UCL European Institute


From Indyref to Indignados: how passions and politics mix

18 September 2014, 12:00 am

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As Scotland heads to the polls, this piece discusses the extent to which emotions have arrived at the heart of contemporary politics - yet we still hesitate to admit it. Emotions can neither be banished nor ignored when we discuss what constitutes political communities, how political decisions should be made and political action springs into being. Yet to embrace the rise of emotional politics without acknowledging how intimately it is and should be entangled with reason equally risks undermining just political action.
Dr Uta Staiger
18 September 2014

We have heard it all in recent months: the figures and predictions, warnings and forecasts, the costs, the benefits of a potential Scottish independence. Economists, politicians, lawyers and business leaders have weighed up data, and sparred over currency, taxation, and the NHS.

Yet when that YouGov poll hit on 6 September, which put the Yes campaign ahead for the first time, a sea change occurred. The Better Together camp realised it had missed a crucial beat. One, which Alex Salmond was particularly good at employing: that sweeping, passionate appeal to voters' feelings: to their hearts, not (just) their minds; to their emotional, not (just) their analytical capacities. Not only did Westminster's three main party leaders tear up their schedules and rush up to Scotland for a last-minute show of presence. The tone had changed. Rather than warning of the economic consequences of going it alone, David Cameron now gave an 'emotive', 'misty-eyed' speech in Edinburgh, confessing a Yes vote would leave him 'heartbroken'. Ed Milliband appealed to Scottish voters from the "head, heart and soul" to stay. Alistair Darling could have said: I told you so.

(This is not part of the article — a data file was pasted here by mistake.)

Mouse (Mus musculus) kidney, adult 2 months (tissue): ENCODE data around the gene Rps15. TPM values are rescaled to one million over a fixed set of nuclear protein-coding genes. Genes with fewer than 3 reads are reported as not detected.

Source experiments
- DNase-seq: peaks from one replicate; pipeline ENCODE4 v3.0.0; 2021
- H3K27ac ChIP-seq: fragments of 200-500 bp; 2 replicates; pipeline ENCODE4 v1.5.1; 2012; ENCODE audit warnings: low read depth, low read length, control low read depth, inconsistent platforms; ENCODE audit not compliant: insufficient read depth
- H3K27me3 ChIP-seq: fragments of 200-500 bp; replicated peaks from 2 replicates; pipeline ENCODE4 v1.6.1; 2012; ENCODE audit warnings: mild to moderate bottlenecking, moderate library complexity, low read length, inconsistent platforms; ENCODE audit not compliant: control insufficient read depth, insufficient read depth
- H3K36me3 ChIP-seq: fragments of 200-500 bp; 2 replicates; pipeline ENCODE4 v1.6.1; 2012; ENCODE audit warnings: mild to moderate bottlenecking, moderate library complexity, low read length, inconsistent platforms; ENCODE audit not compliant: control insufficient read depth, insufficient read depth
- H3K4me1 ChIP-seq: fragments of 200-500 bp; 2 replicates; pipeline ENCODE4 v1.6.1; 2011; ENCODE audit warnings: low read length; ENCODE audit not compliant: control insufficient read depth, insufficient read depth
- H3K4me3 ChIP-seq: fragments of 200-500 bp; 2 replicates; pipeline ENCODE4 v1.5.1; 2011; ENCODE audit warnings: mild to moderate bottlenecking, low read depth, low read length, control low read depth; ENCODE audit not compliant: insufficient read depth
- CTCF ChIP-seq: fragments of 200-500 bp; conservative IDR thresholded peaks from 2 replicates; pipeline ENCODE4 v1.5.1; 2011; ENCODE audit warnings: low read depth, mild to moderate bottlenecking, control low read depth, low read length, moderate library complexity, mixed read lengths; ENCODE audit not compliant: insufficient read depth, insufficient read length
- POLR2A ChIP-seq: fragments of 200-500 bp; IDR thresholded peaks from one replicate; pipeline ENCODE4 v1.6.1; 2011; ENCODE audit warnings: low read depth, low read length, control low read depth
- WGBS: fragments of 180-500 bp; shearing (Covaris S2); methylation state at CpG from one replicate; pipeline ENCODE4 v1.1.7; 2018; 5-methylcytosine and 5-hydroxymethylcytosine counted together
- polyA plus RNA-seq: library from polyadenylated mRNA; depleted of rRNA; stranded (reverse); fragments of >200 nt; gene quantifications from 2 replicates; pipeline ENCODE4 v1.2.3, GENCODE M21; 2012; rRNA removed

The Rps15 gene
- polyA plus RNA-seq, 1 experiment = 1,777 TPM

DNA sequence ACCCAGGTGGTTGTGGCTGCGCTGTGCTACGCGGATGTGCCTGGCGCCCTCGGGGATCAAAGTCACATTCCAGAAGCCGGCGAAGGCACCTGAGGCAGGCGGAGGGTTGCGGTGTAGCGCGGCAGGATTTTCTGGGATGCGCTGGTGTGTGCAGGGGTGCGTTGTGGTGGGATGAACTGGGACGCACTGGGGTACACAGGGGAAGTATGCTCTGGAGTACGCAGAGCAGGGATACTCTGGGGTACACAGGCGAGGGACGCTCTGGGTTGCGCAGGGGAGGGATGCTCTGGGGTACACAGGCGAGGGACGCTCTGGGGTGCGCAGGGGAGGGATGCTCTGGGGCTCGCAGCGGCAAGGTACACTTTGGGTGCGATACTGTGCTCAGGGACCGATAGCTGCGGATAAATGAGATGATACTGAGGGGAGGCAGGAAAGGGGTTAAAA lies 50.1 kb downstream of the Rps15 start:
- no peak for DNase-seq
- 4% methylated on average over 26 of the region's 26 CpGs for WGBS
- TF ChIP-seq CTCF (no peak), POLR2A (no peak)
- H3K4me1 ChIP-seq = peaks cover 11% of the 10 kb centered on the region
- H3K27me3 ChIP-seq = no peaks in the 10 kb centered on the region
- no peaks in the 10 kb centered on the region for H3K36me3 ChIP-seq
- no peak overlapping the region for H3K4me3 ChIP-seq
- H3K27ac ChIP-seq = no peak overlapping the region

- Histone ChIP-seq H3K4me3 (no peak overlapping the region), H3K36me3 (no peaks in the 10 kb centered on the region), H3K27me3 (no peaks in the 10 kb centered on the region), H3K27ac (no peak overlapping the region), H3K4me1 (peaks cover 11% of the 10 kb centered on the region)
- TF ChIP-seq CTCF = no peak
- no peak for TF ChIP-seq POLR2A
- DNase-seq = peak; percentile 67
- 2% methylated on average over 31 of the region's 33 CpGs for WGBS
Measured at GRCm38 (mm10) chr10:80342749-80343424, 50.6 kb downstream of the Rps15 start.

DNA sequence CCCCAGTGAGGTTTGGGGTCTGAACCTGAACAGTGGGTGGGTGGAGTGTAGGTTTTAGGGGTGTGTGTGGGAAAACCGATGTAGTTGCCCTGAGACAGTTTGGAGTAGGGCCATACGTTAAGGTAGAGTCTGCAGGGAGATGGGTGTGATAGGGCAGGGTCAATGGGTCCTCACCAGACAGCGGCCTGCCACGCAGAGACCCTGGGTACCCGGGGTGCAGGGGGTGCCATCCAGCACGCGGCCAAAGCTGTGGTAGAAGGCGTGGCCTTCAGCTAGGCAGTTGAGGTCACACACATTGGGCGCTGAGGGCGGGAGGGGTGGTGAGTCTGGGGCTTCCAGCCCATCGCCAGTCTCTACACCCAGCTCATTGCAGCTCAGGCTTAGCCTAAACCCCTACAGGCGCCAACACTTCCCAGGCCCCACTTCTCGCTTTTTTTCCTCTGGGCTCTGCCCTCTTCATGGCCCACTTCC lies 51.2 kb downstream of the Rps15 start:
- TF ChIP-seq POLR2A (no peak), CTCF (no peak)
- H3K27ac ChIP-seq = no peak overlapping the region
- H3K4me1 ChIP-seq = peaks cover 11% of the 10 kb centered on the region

These developments, in themselves, are not surprising: they are far from an exception. What is remarkable, however, is the extent to which emotions have (literally) arrived at the heart of contemporary politics - yet we still hesitate to admit it.

In much of the history of Western political thought, certainly the liberal tradition that still dominates contemporary accounts of democratic politics, little relevance has been ascribed to the passions at all. Whatever the term employed: emotions, feelings, affect, desires - they have been called at best incompatible with, at worst disruptive to our prevailing ideal of politics. Political decisions, we tend to assume, should reflect a process of deliberation by citizens and politicians, which is unbiased and "unsullied by irrationality", as UCL's own Ronald Dworkin had it. Indeed, isn't to subject "our passions to the rules of an ever-strengthening intelligence", as Auguste Comte turned the phrase, how we rise above the animal nature in us? For unchecked emotion, that "wild beast" capable of frustrating all human pursuit of virtue, otherwise "distorts the rule even of the best men" - or so feared already Aristotle. Even if we do not go as far as Immanuel Kant, who likened the passions to "cancerous sores", doesn't it literally stand to reason that we sideline all interests and predilections if we are to make fair judgements for the common good - or at the very least hide them behind what John Rawls called a "veil of ignorance"? 

Emotions in politics, that much is clear, are worrisome not simply because they are deemed irrational, but because they may lead to injustice, intolerance and instability. Indeed, politics has been conceived as a corrective of reason to the often unpredictable, 'unthinking' and affect-driven conduct of citizens. "Why has government been instituted at all?", American founding father Alexander Hamilton asked in 1787: "Because the passions of men will not conform to the dictates of reason and justice without constraint".